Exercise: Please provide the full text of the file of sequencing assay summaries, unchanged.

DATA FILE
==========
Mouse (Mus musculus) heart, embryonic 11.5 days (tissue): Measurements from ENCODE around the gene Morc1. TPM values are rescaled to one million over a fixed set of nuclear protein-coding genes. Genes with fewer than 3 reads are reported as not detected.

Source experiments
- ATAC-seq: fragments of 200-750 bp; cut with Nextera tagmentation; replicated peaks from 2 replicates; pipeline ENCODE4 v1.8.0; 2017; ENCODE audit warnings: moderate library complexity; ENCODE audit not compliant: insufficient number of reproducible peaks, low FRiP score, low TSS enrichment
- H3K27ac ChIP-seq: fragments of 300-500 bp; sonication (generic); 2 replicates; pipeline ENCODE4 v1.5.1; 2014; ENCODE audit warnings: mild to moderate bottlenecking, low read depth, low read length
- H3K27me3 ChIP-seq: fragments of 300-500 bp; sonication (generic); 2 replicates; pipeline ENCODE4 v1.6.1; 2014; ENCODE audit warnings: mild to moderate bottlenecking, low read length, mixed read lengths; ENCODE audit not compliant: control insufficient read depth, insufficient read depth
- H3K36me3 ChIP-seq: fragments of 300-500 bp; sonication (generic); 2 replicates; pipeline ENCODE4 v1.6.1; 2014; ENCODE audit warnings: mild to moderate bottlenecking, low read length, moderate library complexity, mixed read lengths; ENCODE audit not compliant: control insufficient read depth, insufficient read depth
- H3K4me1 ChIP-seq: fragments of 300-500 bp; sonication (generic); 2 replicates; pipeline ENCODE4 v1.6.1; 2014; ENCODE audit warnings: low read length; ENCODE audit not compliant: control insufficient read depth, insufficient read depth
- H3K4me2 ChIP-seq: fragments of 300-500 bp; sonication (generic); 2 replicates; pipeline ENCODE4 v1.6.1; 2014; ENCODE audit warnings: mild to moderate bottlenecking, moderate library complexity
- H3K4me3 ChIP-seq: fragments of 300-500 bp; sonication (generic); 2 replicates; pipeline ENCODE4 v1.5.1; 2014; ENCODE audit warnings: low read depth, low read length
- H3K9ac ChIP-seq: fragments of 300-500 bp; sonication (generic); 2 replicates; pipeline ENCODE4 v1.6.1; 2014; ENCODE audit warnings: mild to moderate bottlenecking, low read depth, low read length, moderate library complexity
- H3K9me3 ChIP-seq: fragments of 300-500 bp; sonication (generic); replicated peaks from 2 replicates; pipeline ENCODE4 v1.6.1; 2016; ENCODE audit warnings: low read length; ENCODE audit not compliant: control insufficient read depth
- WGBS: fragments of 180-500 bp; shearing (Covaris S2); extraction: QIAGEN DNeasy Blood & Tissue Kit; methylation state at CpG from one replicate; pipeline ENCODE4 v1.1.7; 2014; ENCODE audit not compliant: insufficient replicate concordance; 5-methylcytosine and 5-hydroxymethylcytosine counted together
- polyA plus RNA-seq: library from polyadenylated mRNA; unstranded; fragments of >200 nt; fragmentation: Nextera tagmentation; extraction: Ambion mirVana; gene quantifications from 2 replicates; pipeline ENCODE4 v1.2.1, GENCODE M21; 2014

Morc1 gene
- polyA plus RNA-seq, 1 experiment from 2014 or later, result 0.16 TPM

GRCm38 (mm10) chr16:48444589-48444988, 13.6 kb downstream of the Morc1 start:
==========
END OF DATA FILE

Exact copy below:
Mouse (Mus musculus) heart, embryonic 11.5 days (tissue): Measurements from ENCODE around the gene Morc1. TPM values are rescaled to one million over a fixed set of nuclear protein-coding genes. Genes with fewer than 3 reads are reported as not detected.

Source experiments
- ATAC-seq: fragments of 200-750 bp; cut with Nextera tagmentation; replicated peaks from 2 replicates; pipeline ENCODE4 v1.8.0; 2017; ENCODE audit warnings: moderate library complexity; ENCODE audit not compliant: insufficient number of reproducible peaks, low FRiP score, low TSS enrichment
- H3K27ac ChIP-seq: fragments of 300-500 bp; sonication (generic); 2 replicates; pipeline ENCODE4 v1.5.1; 2014; ENCODE audit warnings: mild to moderate bottlenecking, low read depth, low read length
- H3K27me3 ChIP-seq: fragments of 300-500 bp; sonication (generic); 2 replicates; pipeline ENCODE4 v1.6.1; 2014; ENCODE audit warnings: mild to moderate bottlenecking, low read length, mixed read lengths; ENCODE audit not compliant: control insufficient read depth, insufficient read depth
- H3K36me3 ChIP-seq: fragments of 300-500 bp; sonication (generic); 2 replicates; pipeline ENCODE4 v1.6.1; 2014; ENCODE audit warnings: mild to moderate bottlenecking, low read length, moderate library complexity, mixed read lengths; ENCODE audit not compliant: control insufficient read depth, insufficient read depth
- H3K4me1 ChIP-seq: fragments of 300-500 bp; sonication (generic); 2 replicates; pipeline ENCODE4 v1.6.1; 2014; ENCODE audit warnings: low read length; ENCODE audit not compliant: control insufficient read depth, insufficient read depth
- H3K4me2 ChIP-seq: fragments of 300-500 bp; sonication (generic); 2 replicates; pipeline ENCODE4 v1.6.1; 2014; ENCODE audit warnings: mild to moderate bottlenecking, moderate library complexity
- H3K4me3 ChIP-seq: fragments of 300-500 bp; sonication (generic); 2 replicates; pipeline ENCODE4 v1.5.1; 2014; ENCODE audit warnings: low read depth, low read length
- H3K9ac ChIP-seq: fragments of 300-500 bp; sonication (generic); 2 replicates; pipeline ENCODE4 v1.6.1; 2014; ENCODE audit warnings: mild to moderate bottlenecking, low read depth, low read length, moderate library complexity
- H3K9me3 ChIP-seq: fragments of 300-500 bp; sonication (generic); replicated peaks from 2 replicates; pipeline ENCODE4 v1.6.1; 2016; ENCODE audit warnings: low read length; ENCODE audit not compliant: control insufficient read depth
- WGBS: fragments of 180-500 bp; shearing (Covaris S2); extraction: QIAGEN DNeasy Blood & Tissue Kit; methylation state at CpG from one replicate; pipeline ENCODE4 v1.1.7; 2014; ENCODE audit not compliant: insufficient replicate concordance; 5-methylcytosine and 5-hydroxymethylcytosine counted together
- polyA plus RNA-seq: library from polyadenylated mRNA; unstranded; fragments of >200 nt; fragmentation: Nextera tagmentation; extraction: Ambion mirVana; gene quantifications from 2 replicates; pipeline ENCODE4 v1.2.1, GENCODE M21; 2014

Morc1 gene
- polyA plus RNA-seq, 1 experiment from 2014 or later, result 0.16 TPM

GRCm38 (mm10) chr16:48444589-48444988, 13.6 kb downstream of the Morc1 start: